• ⭐ to ⭐⭐⭐⭐⭐, 0 to 5 or 1 to 10 : quantify how much you appreciate choices

Note that in the first 3 options (thumbs, smileys and weather), there is no neutral value, to force users to like or dislike choices. Dislikes are expressed with negative scores: for a better visual representation, these are shown in orange on our result charts, positive scores in green.

In the last 3 options, scores map to their integer value, which may possibly include 0 as lower bound.

Specific Adjustments

Similarly, we had to make specific adjustments in our app in two specific cases.

Partial Votes

What should we do if for some reason, a voter does not give a score to some choices? The common usage is to select the worst-possible score for this choice automatically[1,2] (meaning “bad/reject”). However, this is not always suitable in our case, since Slack UX does not allow easily to force a voter to evaluate all choices at once. And even if it was, would it be adapted to all use-cases?

We think that most of the times in non-political situations, abstention does not mean “reject” (which is easy to express with a vote, anyway), but rather “ignore/don’t know” (which is different from “neutral”). So, when we compute the median, we only consider expressed votes, even if all choices have not received the same number of votes.

This does not appear on the result charts, which represent votes as percentages of the total amount of votes for a choice. However, users should be aware that the underlying amount of votes may not always be the same.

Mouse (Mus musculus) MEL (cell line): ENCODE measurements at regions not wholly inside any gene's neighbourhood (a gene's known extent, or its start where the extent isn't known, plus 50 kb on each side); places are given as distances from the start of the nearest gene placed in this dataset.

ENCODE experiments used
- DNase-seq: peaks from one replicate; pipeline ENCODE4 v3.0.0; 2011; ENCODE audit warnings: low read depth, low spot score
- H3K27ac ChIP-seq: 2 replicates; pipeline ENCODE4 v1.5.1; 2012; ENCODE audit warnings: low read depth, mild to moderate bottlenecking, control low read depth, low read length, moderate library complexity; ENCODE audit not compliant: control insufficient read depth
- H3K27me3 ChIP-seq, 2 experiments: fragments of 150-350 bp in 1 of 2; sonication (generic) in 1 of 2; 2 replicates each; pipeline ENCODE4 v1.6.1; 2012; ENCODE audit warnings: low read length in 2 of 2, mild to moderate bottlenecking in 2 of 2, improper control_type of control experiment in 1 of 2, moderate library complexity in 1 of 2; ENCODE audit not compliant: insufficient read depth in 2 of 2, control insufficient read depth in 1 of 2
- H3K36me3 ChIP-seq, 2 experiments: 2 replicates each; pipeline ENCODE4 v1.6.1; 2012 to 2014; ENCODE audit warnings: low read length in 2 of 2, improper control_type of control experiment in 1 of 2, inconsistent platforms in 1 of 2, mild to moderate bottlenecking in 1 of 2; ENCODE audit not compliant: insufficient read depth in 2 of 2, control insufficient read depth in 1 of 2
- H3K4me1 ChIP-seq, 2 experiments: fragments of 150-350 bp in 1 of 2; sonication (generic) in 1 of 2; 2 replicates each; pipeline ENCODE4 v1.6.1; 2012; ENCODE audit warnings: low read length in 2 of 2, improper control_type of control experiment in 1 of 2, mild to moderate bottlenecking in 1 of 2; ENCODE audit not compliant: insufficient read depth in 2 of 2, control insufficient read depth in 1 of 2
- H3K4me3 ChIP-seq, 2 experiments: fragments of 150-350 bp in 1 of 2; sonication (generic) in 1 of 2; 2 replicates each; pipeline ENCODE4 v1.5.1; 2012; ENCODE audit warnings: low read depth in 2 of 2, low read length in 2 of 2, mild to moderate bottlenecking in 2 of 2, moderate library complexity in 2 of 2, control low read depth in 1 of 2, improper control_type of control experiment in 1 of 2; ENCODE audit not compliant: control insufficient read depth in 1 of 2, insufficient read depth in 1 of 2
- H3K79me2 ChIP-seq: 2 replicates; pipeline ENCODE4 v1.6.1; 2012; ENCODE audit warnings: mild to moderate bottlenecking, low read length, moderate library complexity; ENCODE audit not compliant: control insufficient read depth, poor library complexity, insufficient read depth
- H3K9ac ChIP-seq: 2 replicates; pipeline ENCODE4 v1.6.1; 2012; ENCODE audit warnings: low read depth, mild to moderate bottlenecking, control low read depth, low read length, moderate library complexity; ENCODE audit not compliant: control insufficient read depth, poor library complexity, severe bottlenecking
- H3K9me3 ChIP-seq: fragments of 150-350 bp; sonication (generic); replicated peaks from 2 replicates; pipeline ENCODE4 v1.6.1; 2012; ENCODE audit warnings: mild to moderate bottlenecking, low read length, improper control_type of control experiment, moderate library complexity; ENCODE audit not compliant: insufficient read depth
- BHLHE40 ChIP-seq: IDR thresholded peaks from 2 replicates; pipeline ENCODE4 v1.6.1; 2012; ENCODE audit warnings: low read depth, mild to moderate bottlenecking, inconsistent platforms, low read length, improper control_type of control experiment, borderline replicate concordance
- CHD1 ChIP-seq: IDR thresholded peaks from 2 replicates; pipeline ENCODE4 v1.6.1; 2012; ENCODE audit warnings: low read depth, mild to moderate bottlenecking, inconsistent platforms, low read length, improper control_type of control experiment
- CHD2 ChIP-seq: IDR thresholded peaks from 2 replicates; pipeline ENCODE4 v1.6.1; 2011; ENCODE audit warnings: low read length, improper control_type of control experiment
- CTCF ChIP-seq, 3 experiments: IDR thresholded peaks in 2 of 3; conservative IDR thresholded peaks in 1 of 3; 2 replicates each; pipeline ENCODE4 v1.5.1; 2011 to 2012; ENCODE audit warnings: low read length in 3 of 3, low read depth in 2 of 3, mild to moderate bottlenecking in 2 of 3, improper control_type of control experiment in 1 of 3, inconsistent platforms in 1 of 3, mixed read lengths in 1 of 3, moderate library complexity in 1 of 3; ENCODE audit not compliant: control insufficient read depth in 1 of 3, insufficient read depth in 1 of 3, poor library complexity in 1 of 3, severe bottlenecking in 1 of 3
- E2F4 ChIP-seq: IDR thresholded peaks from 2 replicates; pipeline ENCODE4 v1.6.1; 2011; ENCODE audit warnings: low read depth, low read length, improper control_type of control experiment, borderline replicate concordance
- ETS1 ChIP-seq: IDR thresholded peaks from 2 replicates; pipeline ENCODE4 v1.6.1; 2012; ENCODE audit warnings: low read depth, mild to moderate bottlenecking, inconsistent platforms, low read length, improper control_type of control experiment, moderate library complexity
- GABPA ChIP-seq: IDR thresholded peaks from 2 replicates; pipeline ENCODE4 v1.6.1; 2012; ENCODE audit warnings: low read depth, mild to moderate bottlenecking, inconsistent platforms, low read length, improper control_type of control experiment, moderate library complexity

Tie-breaking

Using the median to rank choices often produces ties. Indeed, for 4 available scoring options, the median can take only 7 different values.

Breaking these ties becomes a necessity, and can be done in several ways.

Option 1[1]: for all tied choices, remove all votes equal to the median score one by one, recompute the median at each step until there is a winner.

Option 2[1] (computationally-efficient approximation of option 1): for all tied choices, compute the number of votes below (A) and above (B) the median, take the highest percentage:

  • if it is a “lower” percentage A, this choice loses over the other ones;
  • if it is a “higher” percentage B, this choice wins.

The chart below illustrates this method on choices 1 and 4:

Tie-breaking (option 2) majority judgement result
Breaking tie with option 2: computing extreme percentages

The highest percentage is A1 = 40%: choice 1 loses over choice 4, since there is a higher proportion of voters disliking the choice than anything else.

Option 3suggested in [1], formalized in [2]: count the proportion of voters which have an evaluation at least equal to the median.

In our example, this percentage is 70% for choice 4, 60% for choice 1: choice 4 wins with a higher satisfaction rate.

Our implementation of majority judgement inside Slack uses option 3. Indeed, it seems to us that it favors global satisfaction (hence consensus) over extreme ratings (what options 1 and 2 tend to emphasize). In the previous case, the final result is the same whichever tie-breaking option is applied. There are some more unconventional cases where they may be different, and where we prefer to highlight consensual choices.

Conclusion

We believe our app brings the benefits of majority judgement to everyone using Slack, without adding complexity in the creation, voting or result process: try it, use it, and let us know what you think about it!

Note that at any time, other result algorithms (sum, average, Condorcet) can be displayed within the application to help you get a better view on your workspace opinions.

References

[1] M. Balinski and R. Laraki (2010). Majority Judgment – Measuring, Ranking, and Electing. MIT.
Initially printed in: M. Balinski and R. Laraki (2007). A theory of measuring, electing and ranking. Proceedings of the National Academy of Sciences USA, vol. 104, no. 21, pp. 8720-8725.

[2] S. Bosworth, A. Corr and S. Leonard (2019). Legislatures Elected by Evaluative Proportional Representation (EPR). Journal of Political Risk, vol. 7, no. 8.

Partager / Share this...